Letters and appeals from pastors to the Commissioners to lift the ban continued for several more days as deaths and new cases continued to decline. One Baptist minister, Pastor J. Milton Waldron, published an editorial on October 29, writing on behalf of “the eleven hundred members of Shiloh Baptist Church.” In the article, Pastor Waldron expresses his members’ concern that the city officials are carelessly “interfering with the freedom of religious worship.” In particular, his people feel that “the authorities are woefully lacking in reverence to God and wanting in a correct knowledge of the character and mission of the church when they place it in the same class with poolrooms, dance halls, moving picture places, and theaters.” As Waldron puts it, “The Christian church is not a luxury, but a necessity to the life and perpetuity of any nation.”
This seems to contrast at least somewhat with what was expressed by Pastor Mark Dever of Capitol Hill Baptist Church (also president of 9Marks), on the March 12, 2020 episode of the Pastors’ Talk podcast that he co-hosts with Jonathan Leeman (editorial director for 9Marks):
“Brother pastor, just stick with the government. You don’t have the competence on the health side or the economic side. There’s just a lot of things the government has to try to weigh out, like what’s gonna work, what’s gonna help the general population best. That’s not your responsibility and it’s not your competence. So just stick happily with the government.”
There’s not necessarily any direct contradiction between the advice that Dever gave in his podcast and the counsel that seems to be urged in Morell’s article. In light of events since March 12 (perhaps most notably the large miscalculations about potential deaths caused by the virus), perhaps Dever would even express his thoughts differently now.
However, this is the point at which a failure to think carefully about historical examples can be so dangerous. I posted some of these thoughts on Twitter already and was able to cordially interact with Josh Wester who works for the ERLC.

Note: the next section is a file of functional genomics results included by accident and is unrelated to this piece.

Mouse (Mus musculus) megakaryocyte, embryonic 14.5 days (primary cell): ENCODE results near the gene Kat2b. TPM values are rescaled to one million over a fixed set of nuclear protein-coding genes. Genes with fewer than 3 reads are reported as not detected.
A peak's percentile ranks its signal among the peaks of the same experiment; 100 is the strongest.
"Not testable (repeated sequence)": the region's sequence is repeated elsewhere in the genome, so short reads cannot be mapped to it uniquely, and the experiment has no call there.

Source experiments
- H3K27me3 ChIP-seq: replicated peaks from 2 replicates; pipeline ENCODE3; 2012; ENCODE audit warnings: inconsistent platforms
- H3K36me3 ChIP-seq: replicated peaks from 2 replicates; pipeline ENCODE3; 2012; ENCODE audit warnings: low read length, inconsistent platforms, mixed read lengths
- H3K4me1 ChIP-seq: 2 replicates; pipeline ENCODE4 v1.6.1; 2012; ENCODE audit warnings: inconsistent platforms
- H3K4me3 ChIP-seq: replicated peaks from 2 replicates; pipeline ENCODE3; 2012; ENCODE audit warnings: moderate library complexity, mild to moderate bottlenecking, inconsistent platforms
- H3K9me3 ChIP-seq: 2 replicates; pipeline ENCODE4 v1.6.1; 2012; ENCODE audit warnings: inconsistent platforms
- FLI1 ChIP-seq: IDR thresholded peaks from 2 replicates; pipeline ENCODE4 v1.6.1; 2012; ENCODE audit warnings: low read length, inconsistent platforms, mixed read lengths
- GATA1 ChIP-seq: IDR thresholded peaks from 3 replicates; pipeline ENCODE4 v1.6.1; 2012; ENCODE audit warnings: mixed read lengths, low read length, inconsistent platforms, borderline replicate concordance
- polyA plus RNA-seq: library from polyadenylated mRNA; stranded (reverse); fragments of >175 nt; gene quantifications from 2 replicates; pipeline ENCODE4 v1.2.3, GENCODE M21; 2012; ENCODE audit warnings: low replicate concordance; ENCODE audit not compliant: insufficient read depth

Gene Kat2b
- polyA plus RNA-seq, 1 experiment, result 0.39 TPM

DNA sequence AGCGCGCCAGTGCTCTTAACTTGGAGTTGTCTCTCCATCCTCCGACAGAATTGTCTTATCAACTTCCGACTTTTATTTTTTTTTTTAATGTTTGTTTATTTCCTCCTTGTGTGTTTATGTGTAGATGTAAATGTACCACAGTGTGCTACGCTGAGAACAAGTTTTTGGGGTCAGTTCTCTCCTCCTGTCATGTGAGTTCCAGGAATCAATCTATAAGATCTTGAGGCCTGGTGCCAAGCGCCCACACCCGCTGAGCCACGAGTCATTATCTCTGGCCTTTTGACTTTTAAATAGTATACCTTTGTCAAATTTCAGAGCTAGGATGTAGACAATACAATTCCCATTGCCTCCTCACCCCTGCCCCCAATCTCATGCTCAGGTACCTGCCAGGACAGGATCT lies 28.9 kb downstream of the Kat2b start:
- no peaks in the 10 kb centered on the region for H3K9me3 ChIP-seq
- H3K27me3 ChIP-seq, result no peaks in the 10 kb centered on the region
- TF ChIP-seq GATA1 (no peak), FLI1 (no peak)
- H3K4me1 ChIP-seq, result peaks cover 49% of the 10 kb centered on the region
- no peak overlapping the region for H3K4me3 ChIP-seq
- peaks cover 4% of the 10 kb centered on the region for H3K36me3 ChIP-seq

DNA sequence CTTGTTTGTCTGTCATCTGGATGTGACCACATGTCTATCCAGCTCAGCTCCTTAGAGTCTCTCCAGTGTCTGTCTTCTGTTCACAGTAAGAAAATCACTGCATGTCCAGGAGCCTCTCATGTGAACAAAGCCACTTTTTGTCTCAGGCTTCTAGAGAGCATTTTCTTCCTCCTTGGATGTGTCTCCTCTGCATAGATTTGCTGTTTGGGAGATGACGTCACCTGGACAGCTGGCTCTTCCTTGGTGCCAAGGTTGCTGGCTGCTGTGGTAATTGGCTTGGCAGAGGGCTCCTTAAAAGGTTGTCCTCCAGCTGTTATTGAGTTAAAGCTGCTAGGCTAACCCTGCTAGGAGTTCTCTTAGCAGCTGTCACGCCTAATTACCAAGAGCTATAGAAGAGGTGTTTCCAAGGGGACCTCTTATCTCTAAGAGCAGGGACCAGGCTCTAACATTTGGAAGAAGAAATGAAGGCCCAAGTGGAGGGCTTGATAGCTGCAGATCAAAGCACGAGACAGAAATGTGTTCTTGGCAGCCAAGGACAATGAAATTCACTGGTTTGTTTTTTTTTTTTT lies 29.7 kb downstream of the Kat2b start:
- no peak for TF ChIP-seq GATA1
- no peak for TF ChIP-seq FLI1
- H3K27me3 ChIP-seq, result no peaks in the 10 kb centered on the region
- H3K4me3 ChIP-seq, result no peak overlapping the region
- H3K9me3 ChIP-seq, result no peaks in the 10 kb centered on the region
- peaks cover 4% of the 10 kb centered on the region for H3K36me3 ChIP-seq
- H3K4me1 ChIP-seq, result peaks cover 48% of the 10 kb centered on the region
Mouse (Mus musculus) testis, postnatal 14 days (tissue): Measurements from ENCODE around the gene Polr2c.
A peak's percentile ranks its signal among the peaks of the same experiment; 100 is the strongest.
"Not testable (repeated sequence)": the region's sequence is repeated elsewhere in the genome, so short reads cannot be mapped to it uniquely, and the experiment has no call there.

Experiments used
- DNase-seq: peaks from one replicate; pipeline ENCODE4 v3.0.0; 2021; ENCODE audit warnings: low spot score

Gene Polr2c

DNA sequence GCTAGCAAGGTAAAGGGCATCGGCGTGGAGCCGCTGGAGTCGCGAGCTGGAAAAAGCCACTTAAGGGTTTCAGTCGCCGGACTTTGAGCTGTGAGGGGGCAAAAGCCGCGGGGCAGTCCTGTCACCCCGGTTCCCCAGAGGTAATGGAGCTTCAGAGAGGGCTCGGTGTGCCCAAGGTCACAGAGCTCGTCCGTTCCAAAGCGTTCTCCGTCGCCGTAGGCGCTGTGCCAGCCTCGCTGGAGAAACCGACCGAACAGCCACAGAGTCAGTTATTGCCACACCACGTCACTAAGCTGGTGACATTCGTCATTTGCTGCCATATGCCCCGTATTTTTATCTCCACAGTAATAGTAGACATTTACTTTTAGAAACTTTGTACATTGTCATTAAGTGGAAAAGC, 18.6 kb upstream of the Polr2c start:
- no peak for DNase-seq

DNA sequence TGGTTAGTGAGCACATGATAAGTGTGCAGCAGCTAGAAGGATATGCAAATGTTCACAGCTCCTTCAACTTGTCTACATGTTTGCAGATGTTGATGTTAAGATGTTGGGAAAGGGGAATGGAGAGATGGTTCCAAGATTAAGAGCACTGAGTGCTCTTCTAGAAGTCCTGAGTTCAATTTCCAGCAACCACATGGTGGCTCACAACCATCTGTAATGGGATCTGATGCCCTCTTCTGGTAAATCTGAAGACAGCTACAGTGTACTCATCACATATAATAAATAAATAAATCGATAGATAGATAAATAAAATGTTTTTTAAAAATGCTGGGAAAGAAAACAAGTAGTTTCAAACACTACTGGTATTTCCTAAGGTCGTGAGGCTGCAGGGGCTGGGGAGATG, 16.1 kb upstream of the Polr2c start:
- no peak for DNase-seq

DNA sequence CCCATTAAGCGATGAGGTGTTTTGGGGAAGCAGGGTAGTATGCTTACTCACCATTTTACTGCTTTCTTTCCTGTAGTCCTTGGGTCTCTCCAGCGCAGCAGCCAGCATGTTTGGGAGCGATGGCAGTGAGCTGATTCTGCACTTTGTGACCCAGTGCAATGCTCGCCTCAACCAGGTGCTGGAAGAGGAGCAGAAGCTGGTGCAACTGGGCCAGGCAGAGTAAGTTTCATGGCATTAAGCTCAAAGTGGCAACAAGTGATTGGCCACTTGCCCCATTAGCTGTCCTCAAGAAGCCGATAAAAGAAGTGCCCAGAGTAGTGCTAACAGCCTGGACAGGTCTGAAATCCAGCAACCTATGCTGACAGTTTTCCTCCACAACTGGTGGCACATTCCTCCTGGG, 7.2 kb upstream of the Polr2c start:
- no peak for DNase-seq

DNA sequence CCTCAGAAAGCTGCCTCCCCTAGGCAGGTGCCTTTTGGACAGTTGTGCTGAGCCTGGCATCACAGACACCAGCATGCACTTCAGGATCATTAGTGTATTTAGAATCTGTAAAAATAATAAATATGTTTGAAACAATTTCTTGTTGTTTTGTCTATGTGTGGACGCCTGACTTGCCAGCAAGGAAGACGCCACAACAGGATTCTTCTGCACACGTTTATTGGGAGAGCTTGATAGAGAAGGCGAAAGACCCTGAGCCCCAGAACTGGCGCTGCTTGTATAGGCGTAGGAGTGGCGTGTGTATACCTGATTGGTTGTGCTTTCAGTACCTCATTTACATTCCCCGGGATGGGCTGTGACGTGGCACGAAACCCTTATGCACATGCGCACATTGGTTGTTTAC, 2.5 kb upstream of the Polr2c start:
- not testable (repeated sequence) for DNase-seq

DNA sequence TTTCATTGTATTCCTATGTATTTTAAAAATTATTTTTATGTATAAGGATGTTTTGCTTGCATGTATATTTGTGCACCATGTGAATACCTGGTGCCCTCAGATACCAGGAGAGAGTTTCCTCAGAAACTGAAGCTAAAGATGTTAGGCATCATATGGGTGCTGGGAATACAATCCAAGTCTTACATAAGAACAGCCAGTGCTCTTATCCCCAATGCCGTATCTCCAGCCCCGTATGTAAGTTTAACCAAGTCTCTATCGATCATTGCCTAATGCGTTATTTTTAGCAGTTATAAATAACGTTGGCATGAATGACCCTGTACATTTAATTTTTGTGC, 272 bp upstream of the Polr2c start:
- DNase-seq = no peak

That might or might not be the most likely takeaway from the article. I tend to think there are other takeaways that are equally likely.
Consider, for instance, how short the prohibition was in D.C. in 1918; it lasted 24 or 25 days before being lifted. There hardly could have been a need for pastors to consider the prospect of civil disobedience, because before it got to that point the ban had been ended. Coupling this article together with Dever’s advice that pastors ought to “just stick with the government” could easily lead churches to conclude that they must merely endure the executive orders that prohibit corporate worship without doing anything about them. Or, as I explained to Josh Wester on Twitter:
I agree that historical context is frequently helpful. What I am hoping we avoid is a situation where someone concludes something like this:— Joseph Knowles 🙂🗡🛠 🦌 🇾🇪 (@knowles_joseph) April 17, 2020
DC churches did X in 1918.
DC churches did the right thing.
Therefore, today we should do X just like the DC churches did in 1918.